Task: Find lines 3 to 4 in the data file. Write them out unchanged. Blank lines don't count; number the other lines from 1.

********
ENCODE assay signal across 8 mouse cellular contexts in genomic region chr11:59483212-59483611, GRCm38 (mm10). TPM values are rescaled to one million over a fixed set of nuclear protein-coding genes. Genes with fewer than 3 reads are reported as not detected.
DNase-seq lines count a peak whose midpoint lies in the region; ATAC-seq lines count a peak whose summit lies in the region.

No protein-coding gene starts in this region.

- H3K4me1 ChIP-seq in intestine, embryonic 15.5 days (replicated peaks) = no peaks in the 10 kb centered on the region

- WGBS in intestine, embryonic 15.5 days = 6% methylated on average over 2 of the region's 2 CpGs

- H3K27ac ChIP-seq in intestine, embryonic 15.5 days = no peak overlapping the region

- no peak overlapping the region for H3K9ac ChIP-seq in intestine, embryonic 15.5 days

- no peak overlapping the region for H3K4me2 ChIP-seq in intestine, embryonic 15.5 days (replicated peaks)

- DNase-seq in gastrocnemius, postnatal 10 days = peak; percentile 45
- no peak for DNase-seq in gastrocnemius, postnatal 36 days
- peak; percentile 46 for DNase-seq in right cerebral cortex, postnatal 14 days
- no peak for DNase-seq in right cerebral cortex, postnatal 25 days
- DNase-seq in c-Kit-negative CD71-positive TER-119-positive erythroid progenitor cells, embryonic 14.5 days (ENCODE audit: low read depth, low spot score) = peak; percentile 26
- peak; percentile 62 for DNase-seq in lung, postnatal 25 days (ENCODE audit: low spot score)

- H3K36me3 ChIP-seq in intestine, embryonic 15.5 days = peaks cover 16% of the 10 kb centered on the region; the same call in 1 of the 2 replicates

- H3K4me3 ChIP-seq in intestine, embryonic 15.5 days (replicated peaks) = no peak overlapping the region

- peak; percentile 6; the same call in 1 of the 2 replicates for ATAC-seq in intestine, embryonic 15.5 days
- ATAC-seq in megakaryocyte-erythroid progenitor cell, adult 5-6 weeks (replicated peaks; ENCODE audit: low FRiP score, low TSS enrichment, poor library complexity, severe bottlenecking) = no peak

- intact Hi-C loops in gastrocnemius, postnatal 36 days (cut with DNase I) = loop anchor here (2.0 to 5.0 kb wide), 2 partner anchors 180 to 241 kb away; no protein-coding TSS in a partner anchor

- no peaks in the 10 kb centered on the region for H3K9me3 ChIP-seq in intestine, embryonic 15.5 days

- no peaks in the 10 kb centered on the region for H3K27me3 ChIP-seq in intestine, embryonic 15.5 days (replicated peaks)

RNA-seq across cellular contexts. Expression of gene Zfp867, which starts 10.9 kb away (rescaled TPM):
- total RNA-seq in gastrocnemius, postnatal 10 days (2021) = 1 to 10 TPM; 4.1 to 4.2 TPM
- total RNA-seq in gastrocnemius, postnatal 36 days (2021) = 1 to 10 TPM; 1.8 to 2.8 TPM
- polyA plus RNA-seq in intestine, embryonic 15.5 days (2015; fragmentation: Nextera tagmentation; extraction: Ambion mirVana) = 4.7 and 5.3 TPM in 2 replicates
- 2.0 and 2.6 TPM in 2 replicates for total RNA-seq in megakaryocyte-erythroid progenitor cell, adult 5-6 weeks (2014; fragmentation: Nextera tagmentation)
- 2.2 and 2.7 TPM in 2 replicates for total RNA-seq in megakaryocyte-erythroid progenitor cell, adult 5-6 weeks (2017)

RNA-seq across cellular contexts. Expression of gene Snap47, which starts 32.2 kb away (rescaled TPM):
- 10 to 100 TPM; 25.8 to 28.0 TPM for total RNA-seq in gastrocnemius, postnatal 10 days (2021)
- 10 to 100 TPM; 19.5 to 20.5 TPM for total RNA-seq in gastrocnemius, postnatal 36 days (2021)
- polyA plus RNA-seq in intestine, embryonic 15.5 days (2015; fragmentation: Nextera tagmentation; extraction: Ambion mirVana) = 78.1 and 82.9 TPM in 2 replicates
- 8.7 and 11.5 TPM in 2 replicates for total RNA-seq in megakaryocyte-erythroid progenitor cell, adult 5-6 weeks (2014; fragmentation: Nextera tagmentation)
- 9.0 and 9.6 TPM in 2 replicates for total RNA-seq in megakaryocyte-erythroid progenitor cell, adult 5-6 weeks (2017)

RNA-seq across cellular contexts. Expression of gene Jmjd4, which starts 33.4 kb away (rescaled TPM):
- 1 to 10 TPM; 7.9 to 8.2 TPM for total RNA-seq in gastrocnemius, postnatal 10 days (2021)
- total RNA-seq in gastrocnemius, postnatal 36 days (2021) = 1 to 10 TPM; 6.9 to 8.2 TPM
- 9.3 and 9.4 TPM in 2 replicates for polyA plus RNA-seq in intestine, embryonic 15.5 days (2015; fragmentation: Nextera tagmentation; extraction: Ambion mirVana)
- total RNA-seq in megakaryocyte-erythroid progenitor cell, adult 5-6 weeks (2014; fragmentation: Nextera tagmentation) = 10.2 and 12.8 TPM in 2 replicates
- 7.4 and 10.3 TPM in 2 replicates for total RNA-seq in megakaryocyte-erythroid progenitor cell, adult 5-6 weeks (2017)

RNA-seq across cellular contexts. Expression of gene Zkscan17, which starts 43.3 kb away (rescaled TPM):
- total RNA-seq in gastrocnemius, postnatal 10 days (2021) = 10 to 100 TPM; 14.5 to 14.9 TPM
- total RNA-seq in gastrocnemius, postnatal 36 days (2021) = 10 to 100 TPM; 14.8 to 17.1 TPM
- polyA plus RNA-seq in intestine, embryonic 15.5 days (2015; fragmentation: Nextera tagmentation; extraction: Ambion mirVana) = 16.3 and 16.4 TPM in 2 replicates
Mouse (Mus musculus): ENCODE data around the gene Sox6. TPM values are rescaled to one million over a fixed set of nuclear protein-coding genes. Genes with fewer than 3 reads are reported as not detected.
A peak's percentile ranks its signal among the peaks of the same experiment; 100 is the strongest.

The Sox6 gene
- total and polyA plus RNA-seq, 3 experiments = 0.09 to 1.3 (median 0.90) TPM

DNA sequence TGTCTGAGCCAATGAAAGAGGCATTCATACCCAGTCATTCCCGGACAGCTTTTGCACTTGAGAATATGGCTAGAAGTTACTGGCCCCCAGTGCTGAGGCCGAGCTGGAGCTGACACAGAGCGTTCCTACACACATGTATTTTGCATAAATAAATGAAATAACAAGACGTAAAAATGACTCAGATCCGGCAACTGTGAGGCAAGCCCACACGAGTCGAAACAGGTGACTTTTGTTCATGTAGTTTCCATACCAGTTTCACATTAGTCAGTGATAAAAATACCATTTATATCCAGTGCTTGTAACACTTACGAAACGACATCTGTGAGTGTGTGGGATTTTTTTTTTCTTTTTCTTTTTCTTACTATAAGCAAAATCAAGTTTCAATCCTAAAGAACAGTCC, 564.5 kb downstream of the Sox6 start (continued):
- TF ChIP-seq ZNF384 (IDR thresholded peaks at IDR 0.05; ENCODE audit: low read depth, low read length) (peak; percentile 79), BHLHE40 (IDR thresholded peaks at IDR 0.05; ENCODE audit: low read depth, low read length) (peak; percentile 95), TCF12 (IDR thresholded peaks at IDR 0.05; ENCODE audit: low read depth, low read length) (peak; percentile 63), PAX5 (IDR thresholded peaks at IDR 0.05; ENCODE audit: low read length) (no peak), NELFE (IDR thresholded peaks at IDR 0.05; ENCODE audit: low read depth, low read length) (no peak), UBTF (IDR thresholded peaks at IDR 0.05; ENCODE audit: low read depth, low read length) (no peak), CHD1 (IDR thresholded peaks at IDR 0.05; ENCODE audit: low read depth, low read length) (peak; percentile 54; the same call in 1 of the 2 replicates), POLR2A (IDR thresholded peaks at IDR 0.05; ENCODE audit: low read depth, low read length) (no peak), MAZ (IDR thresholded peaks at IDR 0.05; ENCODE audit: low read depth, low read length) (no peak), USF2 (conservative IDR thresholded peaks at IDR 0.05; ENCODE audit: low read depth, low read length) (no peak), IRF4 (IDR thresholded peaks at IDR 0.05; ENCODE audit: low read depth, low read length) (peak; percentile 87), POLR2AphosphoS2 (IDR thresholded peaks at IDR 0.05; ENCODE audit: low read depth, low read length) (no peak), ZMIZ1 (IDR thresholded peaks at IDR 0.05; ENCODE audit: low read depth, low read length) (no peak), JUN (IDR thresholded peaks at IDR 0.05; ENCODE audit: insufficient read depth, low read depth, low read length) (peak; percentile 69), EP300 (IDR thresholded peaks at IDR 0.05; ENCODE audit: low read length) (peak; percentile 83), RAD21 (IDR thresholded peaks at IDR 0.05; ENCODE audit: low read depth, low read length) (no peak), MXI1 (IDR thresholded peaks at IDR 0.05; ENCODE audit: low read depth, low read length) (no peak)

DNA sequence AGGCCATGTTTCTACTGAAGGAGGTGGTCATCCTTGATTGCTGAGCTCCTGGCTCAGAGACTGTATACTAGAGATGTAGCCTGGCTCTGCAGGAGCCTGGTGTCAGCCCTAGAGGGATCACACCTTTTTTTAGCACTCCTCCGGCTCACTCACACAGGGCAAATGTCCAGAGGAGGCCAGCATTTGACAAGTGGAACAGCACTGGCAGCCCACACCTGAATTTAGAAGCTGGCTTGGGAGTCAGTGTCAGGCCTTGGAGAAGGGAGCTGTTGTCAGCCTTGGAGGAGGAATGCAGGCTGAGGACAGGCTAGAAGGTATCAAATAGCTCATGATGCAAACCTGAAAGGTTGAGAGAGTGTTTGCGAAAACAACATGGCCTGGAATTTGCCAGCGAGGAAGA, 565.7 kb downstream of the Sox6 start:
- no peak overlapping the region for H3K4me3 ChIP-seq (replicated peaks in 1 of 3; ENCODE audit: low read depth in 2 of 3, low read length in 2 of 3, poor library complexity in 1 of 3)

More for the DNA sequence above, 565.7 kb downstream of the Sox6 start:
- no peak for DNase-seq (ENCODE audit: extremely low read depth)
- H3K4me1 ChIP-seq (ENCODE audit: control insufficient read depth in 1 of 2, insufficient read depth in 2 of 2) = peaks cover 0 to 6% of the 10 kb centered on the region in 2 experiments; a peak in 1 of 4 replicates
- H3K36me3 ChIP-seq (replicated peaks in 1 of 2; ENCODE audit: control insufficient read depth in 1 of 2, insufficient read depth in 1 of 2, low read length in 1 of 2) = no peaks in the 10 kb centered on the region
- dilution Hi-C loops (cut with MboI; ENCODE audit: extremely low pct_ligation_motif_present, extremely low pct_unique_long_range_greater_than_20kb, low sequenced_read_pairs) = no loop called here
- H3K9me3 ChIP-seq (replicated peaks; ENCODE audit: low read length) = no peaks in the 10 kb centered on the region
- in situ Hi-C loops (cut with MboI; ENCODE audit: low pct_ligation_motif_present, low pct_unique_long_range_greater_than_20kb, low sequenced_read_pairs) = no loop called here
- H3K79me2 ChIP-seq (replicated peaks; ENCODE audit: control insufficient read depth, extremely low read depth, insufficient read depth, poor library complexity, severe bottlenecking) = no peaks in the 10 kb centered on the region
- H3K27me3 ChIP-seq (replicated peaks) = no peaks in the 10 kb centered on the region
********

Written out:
No protein-coding gene starts in this region.

- H3K4me1 ChIP-seq in intestine, embryonic 15.5 days (replicated peaks) = no peaks in the 10 kb centered on the region